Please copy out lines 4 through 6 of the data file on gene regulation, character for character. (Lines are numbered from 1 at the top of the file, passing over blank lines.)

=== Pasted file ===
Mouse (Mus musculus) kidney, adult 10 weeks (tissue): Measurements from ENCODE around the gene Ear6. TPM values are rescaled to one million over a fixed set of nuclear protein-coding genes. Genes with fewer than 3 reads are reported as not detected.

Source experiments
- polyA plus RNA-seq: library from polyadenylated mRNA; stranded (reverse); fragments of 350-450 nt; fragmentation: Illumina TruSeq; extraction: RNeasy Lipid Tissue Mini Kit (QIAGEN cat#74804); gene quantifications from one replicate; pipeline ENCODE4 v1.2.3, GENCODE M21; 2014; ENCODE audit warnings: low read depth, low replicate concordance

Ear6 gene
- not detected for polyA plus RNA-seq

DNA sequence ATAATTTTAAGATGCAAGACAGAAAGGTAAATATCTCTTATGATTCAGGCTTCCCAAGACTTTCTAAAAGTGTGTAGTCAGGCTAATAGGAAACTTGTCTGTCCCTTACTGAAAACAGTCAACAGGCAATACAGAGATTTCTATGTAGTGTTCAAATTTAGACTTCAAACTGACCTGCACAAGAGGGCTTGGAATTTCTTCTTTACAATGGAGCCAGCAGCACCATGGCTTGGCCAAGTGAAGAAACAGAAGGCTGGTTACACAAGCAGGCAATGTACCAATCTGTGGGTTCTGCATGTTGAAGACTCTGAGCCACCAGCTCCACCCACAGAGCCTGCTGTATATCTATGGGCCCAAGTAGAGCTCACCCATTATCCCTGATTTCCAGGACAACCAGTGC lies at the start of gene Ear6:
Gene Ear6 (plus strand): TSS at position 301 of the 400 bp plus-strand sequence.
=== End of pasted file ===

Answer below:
Ear6 gene
- not detected for polyA plus RNA-seq

DNA sequence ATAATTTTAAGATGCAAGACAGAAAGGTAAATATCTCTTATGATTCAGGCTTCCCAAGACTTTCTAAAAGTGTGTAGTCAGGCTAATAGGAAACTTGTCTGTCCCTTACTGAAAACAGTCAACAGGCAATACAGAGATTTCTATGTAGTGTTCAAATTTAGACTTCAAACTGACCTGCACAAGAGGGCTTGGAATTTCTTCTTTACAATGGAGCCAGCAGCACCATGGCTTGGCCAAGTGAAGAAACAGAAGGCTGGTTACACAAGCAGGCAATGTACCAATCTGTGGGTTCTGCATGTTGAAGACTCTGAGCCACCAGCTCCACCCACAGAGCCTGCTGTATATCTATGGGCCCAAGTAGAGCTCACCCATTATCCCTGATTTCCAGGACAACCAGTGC lies at the start of gene Ear6: